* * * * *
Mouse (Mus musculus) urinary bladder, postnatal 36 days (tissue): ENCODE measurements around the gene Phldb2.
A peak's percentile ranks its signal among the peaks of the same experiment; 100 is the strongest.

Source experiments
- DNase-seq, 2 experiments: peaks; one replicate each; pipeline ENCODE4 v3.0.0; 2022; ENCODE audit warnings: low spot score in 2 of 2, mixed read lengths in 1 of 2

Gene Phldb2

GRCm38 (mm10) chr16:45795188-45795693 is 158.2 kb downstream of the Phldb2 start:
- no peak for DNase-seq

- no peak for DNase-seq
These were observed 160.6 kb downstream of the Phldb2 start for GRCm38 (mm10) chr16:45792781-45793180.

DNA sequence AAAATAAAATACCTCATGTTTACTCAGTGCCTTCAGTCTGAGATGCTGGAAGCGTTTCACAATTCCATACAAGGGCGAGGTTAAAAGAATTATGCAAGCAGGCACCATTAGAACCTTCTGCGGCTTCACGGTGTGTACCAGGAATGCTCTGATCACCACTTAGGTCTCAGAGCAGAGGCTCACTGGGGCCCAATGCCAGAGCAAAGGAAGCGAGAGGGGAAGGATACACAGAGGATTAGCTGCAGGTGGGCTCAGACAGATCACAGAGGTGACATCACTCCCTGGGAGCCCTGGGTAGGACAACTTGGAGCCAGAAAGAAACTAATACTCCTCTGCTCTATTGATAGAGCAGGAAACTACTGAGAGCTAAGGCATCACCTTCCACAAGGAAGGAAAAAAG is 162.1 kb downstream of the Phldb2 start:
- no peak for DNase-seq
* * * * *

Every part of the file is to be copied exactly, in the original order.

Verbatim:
Mouse (Mus musculus) urinary bladder, postnatal 36 days (tissue): ENCODE measurements around the gene Phldb2.
A peak's percentile ranks its signal among the peaks of the same experiment; 100 is the strongest.

Source experiments
- DNase-seq, 2 experiments: peaks; one replicate each; pipeline ENCODE4 v3.0.0; 2022; ENCODE audit warnings: low spot score in 2 of 2, mixed read lengths in 1 of 2

Gene Phldb2

GRCm38 (mm10) chr16:45795188-45795693 is 158.2 kb downstream of the Phldb2 start:
- no peak for DNase-seq

- no peak for DNase-seq
These were observed 160.6 kb downstream of the Phldb2 start for GRCm38 (mm10) chr16:45792781-45793180.

DNA sequence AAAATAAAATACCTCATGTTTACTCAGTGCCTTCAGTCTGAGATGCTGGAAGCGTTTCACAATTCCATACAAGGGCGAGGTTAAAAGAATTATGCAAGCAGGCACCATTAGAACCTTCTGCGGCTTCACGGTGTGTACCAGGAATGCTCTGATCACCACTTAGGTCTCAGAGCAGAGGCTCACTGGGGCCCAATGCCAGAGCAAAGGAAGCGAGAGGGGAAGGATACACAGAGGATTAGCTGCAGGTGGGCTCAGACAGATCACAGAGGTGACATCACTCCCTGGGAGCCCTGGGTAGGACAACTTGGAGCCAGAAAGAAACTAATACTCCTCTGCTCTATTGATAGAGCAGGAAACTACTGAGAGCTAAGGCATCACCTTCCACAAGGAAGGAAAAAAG is 162.1 kb downstream of the Phldb2 start:
- no peak for DNase-seq